Tuesday, May 20, 2008

Don't Cook With Olive Oil

All types of olive oil (including extra virgin) contain a large amount of monounsaturated fat. In fact, 70-80% of the total fat found in olive oil is monounsaturated. This monounsaturated fat comes from the monounsaturated fatty acid (MUFA) called oleic acid.

In general, monounsaturated fat increases the stability of a vegetable oil in comparison to polyunsaturated fat. Even though the high-MUFA composition of extra virgin olive oil increases its chemical stability, it does not protect this wonderful oil from most stovetop or oven cooking temperatures.

It is worth noting in this discussion of MUFAs that the oleic acid found in olive oil has been the subject of expanding research interest when it comes to insulin resistance, cancer, and cardiovascular disease. Recent studies have made it clear that oleic acid can directly alter the activity of certain cancer genes and appears to have anti-cancer effects that may be part of the Mediterranean diet's health benefits.

This primary MUFA in extra virgin olive oil may also help to lower a person's risk of insulin resistance as well as favorably altering some of the blood fat patterns that can be associated with risk of cardiovascular disease. Yet, to get these benefits it's important to enjoy extra virgin olive oil when its MUFAs are best protected, which means at heats below 250˚F (121˚C).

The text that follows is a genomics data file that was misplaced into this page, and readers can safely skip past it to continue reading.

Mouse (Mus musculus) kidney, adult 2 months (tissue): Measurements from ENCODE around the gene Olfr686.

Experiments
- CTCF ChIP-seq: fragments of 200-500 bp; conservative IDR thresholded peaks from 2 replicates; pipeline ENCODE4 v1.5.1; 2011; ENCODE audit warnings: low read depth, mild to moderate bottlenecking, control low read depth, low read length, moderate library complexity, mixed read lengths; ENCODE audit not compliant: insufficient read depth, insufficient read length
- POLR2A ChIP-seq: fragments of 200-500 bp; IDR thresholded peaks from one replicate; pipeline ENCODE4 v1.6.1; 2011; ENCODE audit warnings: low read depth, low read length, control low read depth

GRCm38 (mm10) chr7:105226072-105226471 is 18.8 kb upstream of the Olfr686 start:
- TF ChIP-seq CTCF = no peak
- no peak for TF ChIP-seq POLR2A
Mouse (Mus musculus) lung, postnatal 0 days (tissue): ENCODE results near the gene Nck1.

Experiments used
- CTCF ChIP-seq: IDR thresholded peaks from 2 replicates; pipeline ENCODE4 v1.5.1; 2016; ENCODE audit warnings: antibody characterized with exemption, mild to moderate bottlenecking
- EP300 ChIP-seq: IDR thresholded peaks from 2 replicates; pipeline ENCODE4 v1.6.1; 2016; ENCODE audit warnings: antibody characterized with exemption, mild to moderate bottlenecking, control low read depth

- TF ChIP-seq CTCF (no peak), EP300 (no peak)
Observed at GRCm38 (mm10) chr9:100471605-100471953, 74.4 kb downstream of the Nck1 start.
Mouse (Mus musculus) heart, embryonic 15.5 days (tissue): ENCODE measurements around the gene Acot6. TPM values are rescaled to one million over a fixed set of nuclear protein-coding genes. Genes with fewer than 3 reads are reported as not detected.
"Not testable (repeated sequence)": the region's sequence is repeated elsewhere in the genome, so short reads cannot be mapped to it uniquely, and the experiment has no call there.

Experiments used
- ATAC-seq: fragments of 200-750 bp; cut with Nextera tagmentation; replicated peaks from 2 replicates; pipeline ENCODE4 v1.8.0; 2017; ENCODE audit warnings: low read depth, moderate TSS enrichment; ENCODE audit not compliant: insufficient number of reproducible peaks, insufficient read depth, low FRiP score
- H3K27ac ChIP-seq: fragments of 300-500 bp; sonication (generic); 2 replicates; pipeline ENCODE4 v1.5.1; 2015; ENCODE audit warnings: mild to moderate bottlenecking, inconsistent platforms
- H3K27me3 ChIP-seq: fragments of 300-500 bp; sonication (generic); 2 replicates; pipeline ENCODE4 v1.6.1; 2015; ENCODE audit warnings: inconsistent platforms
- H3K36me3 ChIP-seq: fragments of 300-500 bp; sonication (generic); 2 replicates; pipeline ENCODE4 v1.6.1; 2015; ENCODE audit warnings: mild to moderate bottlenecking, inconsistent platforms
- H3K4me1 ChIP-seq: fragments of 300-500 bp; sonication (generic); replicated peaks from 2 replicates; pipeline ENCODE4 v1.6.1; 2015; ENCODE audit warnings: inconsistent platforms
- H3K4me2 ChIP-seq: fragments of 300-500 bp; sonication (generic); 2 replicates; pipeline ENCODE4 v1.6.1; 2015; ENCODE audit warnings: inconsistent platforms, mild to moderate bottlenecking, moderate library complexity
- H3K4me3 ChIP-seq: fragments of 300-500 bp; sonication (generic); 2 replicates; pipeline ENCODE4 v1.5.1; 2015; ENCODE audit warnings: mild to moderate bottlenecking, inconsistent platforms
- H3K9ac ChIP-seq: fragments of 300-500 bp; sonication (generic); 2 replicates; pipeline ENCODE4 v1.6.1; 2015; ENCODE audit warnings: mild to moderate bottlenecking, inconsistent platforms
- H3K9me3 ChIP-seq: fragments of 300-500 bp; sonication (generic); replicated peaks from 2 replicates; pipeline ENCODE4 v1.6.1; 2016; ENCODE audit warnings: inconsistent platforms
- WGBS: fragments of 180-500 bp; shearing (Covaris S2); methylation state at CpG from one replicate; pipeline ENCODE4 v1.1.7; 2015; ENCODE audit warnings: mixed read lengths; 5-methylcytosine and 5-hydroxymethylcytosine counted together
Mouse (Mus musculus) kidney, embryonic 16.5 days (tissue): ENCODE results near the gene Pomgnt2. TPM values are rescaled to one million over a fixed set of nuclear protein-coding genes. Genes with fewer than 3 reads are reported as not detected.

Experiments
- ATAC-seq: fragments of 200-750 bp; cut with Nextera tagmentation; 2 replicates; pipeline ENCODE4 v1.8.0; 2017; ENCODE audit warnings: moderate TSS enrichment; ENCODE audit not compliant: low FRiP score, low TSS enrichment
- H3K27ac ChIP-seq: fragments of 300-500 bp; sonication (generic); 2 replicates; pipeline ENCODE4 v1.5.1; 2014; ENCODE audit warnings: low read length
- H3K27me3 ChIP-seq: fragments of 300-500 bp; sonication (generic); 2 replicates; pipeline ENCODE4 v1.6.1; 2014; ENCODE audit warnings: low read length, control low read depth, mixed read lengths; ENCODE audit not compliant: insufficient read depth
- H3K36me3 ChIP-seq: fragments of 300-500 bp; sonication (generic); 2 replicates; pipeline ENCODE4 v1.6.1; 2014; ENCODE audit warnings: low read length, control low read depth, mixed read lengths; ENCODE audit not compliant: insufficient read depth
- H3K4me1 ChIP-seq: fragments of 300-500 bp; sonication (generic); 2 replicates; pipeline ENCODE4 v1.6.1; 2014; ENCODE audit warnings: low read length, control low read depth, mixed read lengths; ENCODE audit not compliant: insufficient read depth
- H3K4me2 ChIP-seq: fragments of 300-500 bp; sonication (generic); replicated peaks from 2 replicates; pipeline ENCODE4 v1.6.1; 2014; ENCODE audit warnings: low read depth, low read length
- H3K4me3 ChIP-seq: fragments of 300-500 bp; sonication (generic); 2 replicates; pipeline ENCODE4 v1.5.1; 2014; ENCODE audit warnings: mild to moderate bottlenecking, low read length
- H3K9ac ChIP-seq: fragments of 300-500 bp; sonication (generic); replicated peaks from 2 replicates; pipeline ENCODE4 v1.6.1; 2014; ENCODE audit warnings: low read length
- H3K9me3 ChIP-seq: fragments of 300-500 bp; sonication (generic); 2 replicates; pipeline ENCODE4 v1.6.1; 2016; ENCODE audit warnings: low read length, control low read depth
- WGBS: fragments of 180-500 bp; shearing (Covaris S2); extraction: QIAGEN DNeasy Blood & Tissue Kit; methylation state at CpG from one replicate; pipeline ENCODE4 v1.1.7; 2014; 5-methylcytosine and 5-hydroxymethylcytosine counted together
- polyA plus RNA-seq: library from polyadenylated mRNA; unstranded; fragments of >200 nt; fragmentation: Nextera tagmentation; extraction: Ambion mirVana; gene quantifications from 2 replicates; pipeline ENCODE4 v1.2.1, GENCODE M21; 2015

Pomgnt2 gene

Read the entire article.

3 comments:

  1. If I am understanding the article correctly cooking with olive oil is not harmful. Temperatures above 250 degrees destroys the properties that make olive oil more beneficial than other oils. In other words, cooking with olive oil causes it to be just like other oils we use. So what kind of oil should we use? Grape seed oil is not available in my small town. Linda

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  2. I am so confused! I need some direction with oils! :)
    It seems as though I get new information about oils everyday! Help!

    I need an oil that I can cook with that is not super expensive. We have been using olive oil for everything.

    Thanks!
    Michelle in Texas

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  3. Sometimes when we try to get it right nutritionally it does get confusing. No wonder so many people give up.

    I love cooking with olive oil and it's a GREAT oil to use, so there's no need to switch.

    I think this article will give us all a wider perspective on using olive oil. I still consider it best for all uses, but if I'm going to fry something I use a cheaper oil (Hi-Oleic Safflower) knowing I'm not getting the full benefits from the olive oil price.

    Hope this helps! :-)

    www.oliveoilsource.com/cooking_olive_oil.htm

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